Document Type: Commentary
University of Western Cape, Cape Town, South Africa
Chronic Disease Initiative for Africa, Department of Medicine, Faculty of Health Sciences, University of Cape Town, Cape Town, South Africa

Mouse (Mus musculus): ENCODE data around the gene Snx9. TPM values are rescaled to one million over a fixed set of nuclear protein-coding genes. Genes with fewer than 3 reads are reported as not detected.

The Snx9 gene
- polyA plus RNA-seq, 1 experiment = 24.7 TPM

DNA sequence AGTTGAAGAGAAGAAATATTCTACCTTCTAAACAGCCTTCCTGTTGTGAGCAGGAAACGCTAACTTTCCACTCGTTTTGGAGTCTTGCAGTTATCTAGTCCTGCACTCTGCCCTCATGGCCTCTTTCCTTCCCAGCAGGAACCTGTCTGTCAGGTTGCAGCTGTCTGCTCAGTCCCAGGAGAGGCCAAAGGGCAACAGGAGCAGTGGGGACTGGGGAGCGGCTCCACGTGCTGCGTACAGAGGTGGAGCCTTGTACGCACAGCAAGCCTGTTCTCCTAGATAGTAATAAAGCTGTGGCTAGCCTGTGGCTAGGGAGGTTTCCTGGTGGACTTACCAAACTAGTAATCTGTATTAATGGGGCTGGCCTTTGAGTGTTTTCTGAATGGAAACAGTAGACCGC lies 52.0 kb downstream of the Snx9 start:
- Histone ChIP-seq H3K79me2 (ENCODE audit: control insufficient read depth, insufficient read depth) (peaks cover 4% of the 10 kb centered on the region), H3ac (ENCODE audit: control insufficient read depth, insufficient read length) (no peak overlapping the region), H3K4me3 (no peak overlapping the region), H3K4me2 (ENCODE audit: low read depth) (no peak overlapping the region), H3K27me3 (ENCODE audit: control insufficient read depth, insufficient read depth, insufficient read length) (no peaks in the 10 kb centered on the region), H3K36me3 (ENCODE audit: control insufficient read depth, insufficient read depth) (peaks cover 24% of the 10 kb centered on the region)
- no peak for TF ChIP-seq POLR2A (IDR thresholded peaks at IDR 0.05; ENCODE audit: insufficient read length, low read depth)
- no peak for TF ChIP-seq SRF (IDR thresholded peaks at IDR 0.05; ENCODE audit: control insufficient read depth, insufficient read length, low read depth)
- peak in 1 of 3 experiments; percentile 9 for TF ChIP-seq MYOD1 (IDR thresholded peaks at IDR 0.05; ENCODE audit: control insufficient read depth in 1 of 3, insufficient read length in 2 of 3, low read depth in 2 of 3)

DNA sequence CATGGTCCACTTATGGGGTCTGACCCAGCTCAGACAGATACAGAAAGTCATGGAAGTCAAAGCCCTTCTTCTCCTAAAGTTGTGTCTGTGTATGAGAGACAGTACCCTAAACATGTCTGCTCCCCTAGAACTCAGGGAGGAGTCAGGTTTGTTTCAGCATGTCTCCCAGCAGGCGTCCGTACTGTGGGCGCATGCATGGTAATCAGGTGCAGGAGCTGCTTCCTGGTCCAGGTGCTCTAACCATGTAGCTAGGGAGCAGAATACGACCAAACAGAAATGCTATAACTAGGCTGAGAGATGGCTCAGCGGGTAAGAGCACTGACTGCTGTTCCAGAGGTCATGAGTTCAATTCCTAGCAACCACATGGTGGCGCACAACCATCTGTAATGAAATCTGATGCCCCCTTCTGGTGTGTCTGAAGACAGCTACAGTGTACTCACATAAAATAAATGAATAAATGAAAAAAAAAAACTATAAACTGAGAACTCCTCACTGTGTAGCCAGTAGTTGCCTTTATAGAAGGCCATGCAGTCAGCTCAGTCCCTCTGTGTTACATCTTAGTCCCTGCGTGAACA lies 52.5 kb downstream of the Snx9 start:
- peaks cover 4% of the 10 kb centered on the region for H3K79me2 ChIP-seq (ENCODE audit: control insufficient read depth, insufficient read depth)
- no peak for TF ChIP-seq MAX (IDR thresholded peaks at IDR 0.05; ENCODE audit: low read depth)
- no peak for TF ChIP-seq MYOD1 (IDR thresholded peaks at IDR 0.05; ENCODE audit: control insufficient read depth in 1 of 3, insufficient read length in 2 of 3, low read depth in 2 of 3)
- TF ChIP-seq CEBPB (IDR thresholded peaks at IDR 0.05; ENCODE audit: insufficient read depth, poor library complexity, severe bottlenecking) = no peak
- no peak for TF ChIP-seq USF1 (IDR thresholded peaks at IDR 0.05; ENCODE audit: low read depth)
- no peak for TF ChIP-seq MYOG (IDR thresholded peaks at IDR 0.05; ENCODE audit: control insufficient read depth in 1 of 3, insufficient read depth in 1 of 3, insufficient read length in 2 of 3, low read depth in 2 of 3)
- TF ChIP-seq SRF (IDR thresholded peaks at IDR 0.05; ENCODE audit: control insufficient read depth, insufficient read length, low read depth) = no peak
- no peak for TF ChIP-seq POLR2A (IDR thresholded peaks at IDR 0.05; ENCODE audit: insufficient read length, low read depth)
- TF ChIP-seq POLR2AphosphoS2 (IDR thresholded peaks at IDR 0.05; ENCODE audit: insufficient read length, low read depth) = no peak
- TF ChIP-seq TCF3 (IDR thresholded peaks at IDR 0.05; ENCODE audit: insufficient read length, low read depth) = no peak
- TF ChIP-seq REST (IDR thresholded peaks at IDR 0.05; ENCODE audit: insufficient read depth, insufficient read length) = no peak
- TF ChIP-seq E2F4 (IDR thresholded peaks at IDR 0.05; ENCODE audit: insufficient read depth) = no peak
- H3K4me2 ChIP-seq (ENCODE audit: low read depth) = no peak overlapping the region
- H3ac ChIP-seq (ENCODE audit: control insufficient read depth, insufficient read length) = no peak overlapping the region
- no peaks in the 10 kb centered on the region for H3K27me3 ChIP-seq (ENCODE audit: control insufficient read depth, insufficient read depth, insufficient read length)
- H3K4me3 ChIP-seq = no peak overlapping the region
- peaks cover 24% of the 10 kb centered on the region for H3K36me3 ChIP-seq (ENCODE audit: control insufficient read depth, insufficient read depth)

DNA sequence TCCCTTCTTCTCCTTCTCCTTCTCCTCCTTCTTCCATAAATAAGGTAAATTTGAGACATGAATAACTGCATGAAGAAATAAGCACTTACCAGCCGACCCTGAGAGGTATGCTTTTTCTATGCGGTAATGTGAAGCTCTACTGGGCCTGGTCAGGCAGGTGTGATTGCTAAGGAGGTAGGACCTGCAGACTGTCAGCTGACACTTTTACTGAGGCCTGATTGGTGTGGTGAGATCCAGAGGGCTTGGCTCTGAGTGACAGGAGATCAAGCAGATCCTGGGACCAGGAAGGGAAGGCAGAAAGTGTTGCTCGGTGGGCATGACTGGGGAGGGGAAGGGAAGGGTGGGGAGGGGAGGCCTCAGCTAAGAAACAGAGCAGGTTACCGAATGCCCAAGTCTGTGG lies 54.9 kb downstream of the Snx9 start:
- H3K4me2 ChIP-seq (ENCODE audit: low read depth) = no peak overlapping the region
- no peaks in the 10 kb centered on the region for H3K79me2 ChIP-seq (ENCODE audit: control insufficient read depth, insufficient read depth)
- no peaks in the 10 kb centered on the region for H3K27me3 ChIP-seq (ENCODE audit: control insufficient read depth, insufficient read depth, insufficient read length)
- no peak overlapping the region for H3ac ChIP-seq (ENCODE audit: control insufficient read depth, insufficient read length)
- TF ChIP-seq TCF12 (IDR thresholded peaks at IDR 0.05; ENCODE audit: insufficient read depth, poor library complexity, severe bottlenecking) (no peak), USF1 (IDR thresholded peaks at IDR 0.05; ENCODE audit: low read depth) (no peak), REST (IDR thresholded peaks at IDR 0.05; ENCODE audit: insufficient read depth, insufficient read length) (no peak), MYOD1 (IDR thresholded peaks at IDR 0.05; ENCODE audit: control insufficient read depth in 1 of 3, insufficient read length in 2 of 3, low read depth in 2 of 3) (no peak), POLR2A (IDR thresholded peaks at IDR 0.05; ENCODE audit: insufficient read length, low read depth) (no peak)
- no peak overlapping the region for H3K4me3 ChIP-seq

In their editorial, Tangcharoensathien et al1 describe the challenges of industry market promotion and policy interference from Big Tobacco, Alcohol, and Food in addressing non-communicable diseases (NCDs). They provide an overview of the increasing influence of corporate interest in emerging economies and government attempts to implement the World Health Organization (WHO) ‘best buy’ interventions. The authors largely draw on examples from Asia and a few selected countries, but provide little detail as to how aggressive marketing and policy interference plays out in a context of poor legislation and regulation in many low- and middleincome countries (LMICs), where the burden of NCDs is increasing at an alarming rate and governments face a high burden of disease with a limited budget for countering industry interference. This commentary provides some poignant examples of the influence of Big Tobacco, Alcohol, and Food on market regulation and policy interference in LMICs and argues for more policy coherence and accountability in terms of multisectoral action and civil society activism. Securing funds for health promotion and establishing health promotion foundations could help achieve that goal.